Stack Overflow is a community of 4.7 million programmers, just like you, helping each other.

Join them; it only takes a minute:

Sign up
Join the Stack Overflow community to:
  1. Ask programming questions
  2. Answer and help your peers
  3. Get recognized for your expertise

Can somebody demonstrate how to send an array of bytes over a TCP connection from a sender program to a receiver program in Java.

byte[] myByteArray

(I'm new to Java programming, and can't seem to find an example of how to do this that shows both ends of the connection (sender and receiver.) If you know of an existing example, maybe you could post the link. (No need to reinvent the wheel.) P.S. This is NOT homework! :-)

share|improve this question
up vote 47 down vote accepted

The InputStream and OutputStream classes in Java natively handle byte arrays. The one thing you may want to add is the length at the beginning of the message so that the receiver knows how many bytes to expect. I typically like to offer a method that allows controlling which bytes in the byte array to send, much like the standard API.

Something like this:

private Socket socket;

public void sendBytes(byte[] myByteArray) throws IOException {
    sendBytes(myByteArray, 0, myByteArray.length);
}

public void sendBytes(byte[] myByteArray, int start, int len) throws IOException {
    if (len < 0)
        throw new IllegalArgumentException("Negative length not allowed");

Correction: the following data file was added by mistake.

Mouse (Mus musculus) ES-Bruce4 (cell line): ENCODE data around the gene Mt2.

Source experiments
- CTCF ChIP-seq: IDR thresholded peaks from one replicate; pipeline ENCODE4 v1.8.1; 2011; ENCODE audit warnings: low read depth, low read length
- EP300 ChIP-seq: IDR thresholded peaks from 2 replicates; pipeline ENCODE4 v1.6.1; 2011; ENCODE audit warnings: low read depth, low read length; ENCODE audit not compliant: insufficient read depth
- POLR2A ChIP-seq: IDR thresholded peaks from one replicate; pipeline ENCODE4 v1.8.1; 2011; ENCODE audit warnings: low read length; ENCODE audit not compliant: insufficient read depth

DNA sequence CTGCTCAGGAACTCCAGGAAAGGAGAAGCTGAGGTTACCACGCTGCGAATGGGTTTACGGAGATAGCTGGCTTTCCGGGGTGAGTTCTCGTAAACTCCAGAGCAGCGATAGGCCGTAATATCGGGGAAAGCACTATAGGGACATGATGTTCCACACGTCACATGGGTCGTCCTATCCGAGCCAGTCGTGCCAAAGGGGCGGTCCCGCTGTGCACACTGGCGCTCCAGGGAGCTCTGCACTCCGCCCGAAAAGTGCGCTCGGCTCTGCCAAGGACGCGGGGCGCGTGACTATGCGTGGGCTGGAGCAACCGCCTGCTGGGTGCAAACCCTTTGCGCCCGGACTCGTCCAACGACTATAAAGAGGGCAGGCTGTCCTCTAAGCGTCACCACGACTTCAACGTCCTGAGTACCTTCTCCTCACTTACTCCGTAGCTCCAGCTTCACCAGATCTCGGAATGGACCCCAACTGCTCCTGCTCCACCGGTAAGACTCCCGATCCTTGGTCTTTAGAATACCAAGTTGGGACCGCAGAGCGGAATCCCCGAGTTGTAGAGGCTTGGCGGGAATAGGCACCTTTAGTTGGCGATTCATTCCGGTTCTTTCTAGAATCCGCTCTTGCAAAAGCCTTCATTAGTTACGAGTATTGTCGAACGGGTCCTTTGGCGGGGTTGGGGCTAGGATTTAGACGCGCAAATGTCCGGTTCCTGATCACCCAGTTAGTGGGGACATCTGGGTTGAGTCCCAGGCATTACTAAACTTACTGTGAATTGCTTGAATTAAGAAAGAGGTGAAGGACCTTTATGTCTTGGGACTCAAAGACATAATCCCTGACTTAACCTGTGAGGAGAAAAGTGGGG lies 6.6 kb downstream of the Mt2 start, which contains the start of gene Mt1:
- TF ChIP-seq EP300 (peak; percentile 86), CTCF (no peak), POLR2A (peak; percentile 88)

if (start < 0 || start >= myByteArray.length)
        throw new IndexOutOfBoundsException("Out of bounds: " + start);
    // Other checks if needed.

    // May be better to save the streams in the support class;
    // just like the socket variable.
    OutputStream out = socket.getOutputStream(); 
    DataOutputStream dos = new DataOutputStream(out);

    dos.writeInt(len);
    if (len > 0) {
        dos.write(myByteArray, start, len);
    }
}

EDIT: To add the receiving side:

public byte[] readBytes() throws IOException {
    // Again, probably better to store these objects references in the support class
    InputStream in = socket.getInputStream();
    DataInputStream dis = new DataInputStream(in);

    int len = dis.readInt();
    byte[] data = new byte[len];
    if (len > 0) {
        dis.readFully(data);
    }
    return data;
}
share|improve this answer
    
how can I loop this? like when waiting for an input stream – Christopher Francisco Jun 9 '14 at 16:40
    
@ChristopherFrancisco Loop? Just call the methods from a loop. If you mean wait for a message without stopping your program, you can just do the I/O on a separate thread or modify this to use NIO. – Kevin Brock Jun 25 '14 at 17:46
    
Have not tested it, but If len > [TCP packet size], I think readFully() might not read all the contents but just the first available parts.... (docs.oracle.com/javase/7/docs/api/java/io/…) So this code might not work as is in this case, right? – ntg May 6 '15 at 7:59
    
@ntg i think readFully takes care of that. it reads as many packets as needed until len bytes are read. if EOF happens before that, it throws an exception – DonP Aug 13 '15 at 22:20
    
"The InputStream and OutputStream classes in Java natively handle byte arrays." --What specifically does Java do here? Does it convert the array to a string at some point before interacting with the stream? Do you know the format it uses? – Lorien Brune Nov 9 '15 at 7:11